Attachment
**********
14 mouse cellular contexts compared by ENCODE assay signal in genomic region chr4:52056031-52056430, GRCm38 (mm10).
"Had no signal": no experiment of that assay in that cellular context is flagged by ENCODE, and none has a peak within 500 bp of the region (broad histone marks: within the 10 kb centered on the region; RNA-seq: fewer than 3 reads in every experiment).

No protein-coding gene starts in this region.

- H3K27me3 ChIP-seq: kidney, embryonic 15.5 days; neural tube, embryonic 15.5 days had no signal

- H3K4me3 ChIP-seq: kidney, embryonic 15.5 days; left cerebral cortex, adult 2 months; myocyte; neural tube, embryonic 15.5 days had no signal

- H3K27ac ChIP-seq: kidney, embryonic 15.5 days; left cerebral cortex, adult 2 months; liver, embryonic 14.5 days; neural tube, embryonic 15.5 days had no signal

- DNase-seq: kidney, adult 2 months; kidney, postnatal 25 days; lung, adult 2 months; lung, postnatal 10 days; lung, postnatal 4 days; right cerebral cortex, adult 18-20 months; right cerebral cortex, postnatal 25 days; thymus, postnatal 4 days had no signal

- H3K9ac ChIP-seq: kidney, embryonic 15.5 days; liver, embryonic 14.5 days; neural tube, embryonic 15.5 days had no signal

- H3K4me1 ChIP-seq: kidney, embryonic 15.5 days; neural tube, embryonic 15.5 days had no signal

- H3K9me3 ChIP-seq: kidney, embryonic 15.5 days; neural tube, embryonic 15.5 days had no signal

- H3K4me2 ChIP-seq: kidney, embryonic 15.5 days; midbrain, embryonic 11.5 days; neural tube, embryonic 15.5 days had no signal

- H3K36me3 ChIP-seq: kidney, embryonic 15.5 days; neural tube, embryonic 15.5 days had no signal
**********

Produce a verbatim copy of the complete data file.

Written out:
14 mouse cellular contexts compared by ENCODE assay signal in genomic region chr4:52056031-52056430, GRCm38 (mm10).
"Had no signal": no experiment of that assay in that cellular context is flagged by ENCODE, and none has a peak within 500 bp of the region (broad histone marks: within the 10 kb centered on the region; RNA-seq: fewer than 3 reads in every experiment).

No protein-coding gene starts in this region.

- H3K27me3 ChIP-seq: kidney, embryonic 15.5 days; neural tube, embryonic 15.5 days had no signal

- H3K4me3 ChIP-seq: kidney, embryonic 15.5 days; left cerebral cortex, adult 2 months; myocyte; neural tube, embryonic 15.5 days had no signal

- H3K27ac ChIP-seq: kidney, embryonic 15.5 days; left cerebral cortex, adult 2 months; liver, embryonic 14.5 days; neural tube, embryonic 15.5 days had no signal

- DNase-seq: kidney, adult 2 months; kidney, postnatal 25 days; lung, adult 2 months; lung, postnatal 10 days; lung, postnatal 4 days; right cerebral cortex, adult 18-20 months; right cerebral cortex, postnatal 25 days; thymus, postnatal 4 days had no signal

- H3K9ac ChIP-seq: kidney, embryonic 15.5 days; liver, embryonic 14.5 days; neural tube, embryonic 15.5 days had no signal

- H3K4me1 ChIP-seq: kidney, embryonic 15.5 days; neural tube, embryonic 15.5 days had no signal

- H3K9me3 ChIP-seq: kidney, embryonic 15.5 days; neural tube, embryonic 15.5 days had no signal

- H3K4me2 ChIP-seq: kidney, embryonic 15.5 days; midbrain, embryonic 11.5 days; neural tube, embryonic 15.5 days had no signal

- H3K36me3 ChIP-seq: kidney, embryonic 15.5 days; neural tube, embryonic 15.5 days had no signal